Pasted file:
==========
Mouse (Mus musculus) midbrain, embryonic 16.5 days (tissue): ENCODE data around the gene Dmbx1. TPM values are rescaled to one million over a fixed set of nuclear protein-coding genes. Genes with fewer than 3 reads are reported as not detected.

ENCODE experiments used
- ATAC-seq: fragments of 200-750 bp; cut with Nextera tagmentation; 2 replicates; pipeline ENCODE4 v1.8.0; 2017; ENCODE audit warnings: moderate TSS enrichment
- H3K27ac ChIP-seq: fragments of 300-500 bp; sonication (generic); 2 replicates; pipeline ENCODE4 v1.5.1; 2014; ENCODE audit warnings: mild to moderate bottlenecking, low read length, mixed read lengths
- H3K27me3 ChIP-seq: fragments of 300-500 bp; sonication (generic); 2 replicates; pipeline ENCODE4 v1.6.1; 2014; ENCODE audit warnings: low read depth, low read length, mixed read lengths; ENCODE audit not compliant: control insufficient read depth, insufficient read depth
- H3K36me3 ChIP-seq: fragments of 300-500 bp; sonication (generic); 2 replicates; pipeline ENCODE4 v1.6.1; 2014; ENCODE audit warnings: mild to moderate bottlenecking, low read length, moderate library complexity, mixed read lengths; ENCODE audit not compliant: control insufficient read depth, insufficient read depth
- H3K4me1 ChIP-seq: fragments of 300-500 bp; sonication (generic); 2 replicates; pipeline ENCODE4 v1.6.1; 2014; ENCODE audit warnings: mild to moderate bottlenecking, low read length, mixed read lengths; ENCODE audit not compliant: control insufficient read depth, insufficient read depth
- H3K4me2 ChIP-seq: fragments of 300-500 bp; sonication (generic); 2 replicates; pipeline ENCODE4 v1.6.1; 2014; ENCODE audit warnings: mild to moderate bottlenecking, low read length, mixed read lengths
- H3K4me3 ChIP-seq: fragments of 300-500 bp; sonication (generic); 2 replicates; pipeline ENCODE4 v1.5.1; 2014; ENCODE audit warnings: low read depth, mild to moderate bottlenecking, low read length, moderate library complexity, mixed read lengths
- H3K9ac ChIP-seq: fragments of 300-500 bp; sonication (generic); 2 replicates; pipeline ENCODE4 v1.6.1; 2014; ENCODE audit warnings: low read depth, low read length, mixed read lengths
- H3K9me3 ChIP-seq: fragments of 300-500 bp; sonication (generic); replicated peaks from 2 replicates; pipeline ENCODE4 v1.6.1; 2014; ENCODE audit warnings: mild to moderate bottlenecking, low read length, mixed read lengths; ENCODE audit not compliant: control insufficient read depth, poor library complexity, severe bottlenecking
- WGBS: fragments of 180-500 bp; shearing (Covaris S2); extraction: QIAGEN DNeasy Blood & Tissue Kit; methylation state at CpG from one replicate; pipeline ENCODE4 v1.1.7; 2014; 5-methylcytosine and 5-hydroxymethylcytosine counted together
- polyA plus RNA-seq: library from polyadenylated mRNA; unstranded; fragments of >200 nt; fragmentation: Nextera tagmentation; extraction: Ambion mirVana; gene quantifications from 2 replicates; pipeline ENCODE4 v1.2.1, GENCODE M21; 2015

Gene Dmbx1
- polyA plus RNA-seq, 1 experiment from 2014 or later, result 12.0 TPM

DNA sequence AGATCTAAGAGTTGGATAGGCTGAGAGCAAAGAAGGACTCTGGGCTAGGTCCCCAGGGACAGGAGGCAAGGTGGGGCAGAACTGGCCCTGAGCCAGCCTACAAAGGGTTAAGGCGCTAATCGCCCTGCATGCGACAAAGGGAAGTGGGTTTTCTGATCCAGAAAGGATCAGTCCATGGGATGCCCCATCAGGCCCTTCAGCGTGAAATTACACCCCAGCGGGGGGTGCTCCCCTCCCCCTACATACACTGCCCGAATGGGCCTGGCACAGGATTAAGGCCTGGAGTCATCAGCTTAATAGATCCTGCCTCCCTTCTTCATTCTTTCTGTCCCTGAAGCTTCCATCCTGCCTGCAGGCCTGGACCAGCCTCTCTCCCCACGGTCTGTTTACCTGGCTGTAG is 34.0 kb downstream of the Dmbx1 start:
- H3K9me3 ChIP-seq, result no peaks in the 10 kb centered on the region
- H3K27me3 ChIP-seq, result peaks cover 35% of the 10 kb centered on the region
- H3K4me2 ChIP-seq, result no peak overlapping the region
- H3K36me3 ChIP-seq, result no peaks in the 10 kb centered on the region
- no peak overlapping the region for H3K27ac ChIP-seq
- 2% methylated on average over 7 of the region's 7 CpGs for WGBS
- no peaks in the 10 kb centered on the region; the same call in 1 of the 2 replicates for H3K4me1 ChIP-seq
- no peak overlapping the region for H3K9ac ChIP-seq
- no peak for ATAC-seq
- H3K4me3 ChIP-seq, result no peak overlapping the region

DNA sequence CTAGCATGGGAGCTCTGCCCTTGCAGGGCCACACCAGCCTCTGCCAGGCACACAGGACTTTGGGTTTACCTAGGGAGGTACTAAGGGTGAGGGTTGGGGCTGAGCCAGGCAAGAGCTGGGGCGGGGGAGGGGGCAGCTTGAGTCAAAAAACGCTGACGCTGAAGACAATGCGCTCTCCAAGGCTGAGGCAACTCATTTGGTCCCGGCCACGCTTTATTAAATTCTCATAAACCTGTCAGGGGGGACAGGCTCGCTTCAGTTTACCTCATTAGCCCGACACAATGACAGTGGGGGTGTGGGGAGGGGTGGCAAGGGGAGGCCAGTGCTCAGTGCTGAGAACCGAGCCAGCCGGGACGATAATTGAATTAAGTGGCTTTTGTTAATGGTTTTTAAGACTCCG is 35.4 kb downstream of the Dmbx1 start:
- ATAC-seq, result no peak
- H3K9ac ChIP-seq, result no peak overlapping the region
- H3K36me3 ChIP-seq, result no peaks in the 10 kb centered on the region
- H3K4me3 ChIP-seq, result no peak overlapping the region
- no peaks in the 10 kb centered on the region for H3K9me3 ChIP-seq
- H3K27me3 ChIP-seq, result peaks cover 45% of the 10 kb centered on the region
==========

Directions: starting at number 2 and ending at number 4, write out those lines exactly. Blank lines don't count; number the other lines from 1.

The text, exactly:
ENCODE experiments used
- ATAC-seq: fragments of 200-750 bp; cut with Nextera tagmentation; 2 replicates; pipeline ENCODE4 v1.8.0; 2017; ENCODE audit warnings: moderate TSS enrichment
- H3K27ac ChIP-seq: fragments of 300-500 bp; sonication (generic); 2 replicates; pipeline ENCODE4 v1.5.1; 2014; ENCODE audit warnings: mild to moderate bottlenecking, low read length, mixed read lengths